An Oracle of the Dead – at Baia?
… but isn’t the Oracle of the Dead at Lake Avernus? The connection of Lake Avernus to an Oracle of the Dead first appears in a fragment by Sophocles, later to be mentioned by Strabo, Diodorus, Servius, Maximus of Tyre and others.
Lake Avernus, with its black waters and surrounding volcanic activity, provided a fitting backdrop for Odysseus’s summoning up of spirits of the dead to the surface. Dio Cassius also records a myth locating Calypso’s cave here at the lake, where Odysseus was kept for seven years.
Odysseus’s and Heracles’s wanderings became associated with this region of ltaly shortly after the Greeks colonised the area. Odysseus’s example inspired Naevius and later Vergil, many centuries later, to choose Lake Avernus as the entrance for Aeneas’s descent to consult the Oracle of the Dead. Naevius tells us in his play ‘Carmen belli penici’ written between 235 and 204 BC that the Sybil presiding over this oracle is the Cimmerian sybil called Carmentis, as distinct from the sybil of Cuma. Naevius also mentions Carmenta in his books on the Punic war. Piso mentions her too, in his annals.
Tradition places the oracle in a cave near the lake. The earliest writing is in Ephorus’s fourth century BC description of Italy cited by Strabo, but now missing.
“They live in underground houses which they cali argillai (clay-pits), and it is through tunnels that they visit one another, and also admit strangers to the oracle, which is situated far beneath the earth; and they live on what they get from mining, and from those who consult the oracle, and from the king of the country, who has appointed to them fixed allowances; and those who live about the oracle have an ancestral custom, that no one should see the sun, but should go outside the caverns (chasmata) only during the night; and it is for this reason that the poet (Homer) speaks of them as follows: ‘And never does the shining sun look upon them’; but later on the Cimmerians were destroyed by a certain king, because the response of the oracle did not turn out well for him; the oracle, however, still endures, although removed to another place.”
Strabo, quoting Ephorus
In the early 1st century Pseudo-Scymnus also quotes Ephorus, calling it the ‘Cerberian underground oracle’, placing Hercules’s (Heracles’s) twelfth labour in the Phlegraean Fields, where Hercules was to capture the three-headed hound of hell, Cerberus (Kerberos).
Perhaps Cerberian and Cimmerian became confused, through word of mouth. By Strabo’s time the notion of the Cimmerians, semi-nomads from South Russia whose homeland was the Black Sea, were recognised as a myth. Homer may have meant Cheimerians or Cerberians, rather than Cimmerians or perhaps the original name was corrupted in later copies of the Odyssey.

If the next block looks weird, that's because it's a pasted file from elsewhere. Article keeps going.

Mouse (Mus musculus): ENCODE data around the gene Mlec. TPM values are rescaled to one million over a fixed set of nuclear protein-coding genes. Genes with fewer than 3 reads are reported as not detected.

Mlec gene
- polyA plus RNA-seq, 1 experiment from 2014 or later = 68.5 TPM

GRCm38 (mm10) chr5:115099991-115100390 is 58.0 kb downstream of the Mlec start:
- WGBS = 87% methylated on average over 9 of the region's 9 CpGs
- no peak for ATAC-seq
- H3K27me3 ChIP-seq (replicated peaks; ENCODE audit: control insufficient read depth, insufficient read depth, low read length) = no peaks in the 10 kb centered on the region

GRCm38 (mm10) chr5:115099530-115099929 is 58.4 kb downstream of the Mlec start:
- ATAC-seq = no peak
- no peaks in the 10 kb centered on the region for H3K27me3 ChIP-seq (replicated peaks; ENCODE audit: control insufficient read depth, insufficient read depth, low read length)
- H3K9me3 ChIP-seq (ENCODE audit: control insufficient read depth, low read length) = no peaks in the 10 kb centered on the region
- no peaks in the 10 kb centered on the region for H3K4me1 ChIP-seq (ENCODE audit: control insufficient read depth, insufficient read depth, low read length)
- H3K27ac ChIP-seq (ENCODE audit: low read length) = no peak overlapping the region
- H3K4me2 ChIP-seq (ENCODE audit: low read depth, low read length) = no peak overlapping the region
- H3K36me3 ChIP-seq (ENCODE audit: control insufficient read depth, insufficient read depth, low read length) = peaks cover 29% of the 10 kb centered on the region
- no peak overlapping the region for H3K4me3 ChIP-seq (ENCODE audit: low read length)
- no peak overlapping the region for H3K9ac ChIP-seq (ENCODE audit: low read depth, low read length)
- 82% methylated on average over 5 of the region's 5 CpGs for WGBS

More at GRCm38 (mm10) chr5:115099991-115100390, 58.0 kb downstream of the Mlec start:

Diodorus, in the first century BC, and Maximus of Tyre in the second century AD, referred to the oracle as having disappeared long before their times.
Pliny mentions ‘Avernus near which formerly was the Cimmerian town’. Cicero quoted an ancient poet when referring to the evocation of the dead at Avernus, while making a clear distinction between rites known from the mythological tradition and actual cultic practice, which is not connected with this lake.
The most famous description of the oracular cave supposedly at Avernus is Vergil’s, when the Sibyl of Cumae brings Aeneas there to descend to the netherworld:
‘A deep cave there was, yawning wide and vast, shingly, and sheltered by dark lake and woodland gloom, over which no flying creatures could safely wing their way; such a vapour from those black jaws poured into the over-arching heaven.’
The site at Avernus remains a mystery. There is no account of an actual consultation at this oracle. In 214, Hannibal pretended that he wished to offer sacrifices at Lake Avernus, but we know nothing more than this.
Cicero, whose villa was located close to Lake Avernus, discusses the evocation of ghosts and quotes an old poet as evidence of this practice in his ‘Tusculan Conversations’, but records no local oracular traditions in his day.
The prophetic centre was operated, according to two different sources of Strabo, either by priests holding the place on lease or by the Cimmerians, whose contract was with an unspecified king.
The method of consultation is also obscure. The ceremony pictured by Maximus of Tyre in the late 2nd century AD echoes Odysseus’s 11th song of the Odyssey and is of no value as a source of actual rites at Avernus. Vergil’s reference to the ‘Gates of Sleep’ through which shades or dreams pass implies that the necromantic séance was based on incubation, but poetic fiction can hardly serve as a reliable source.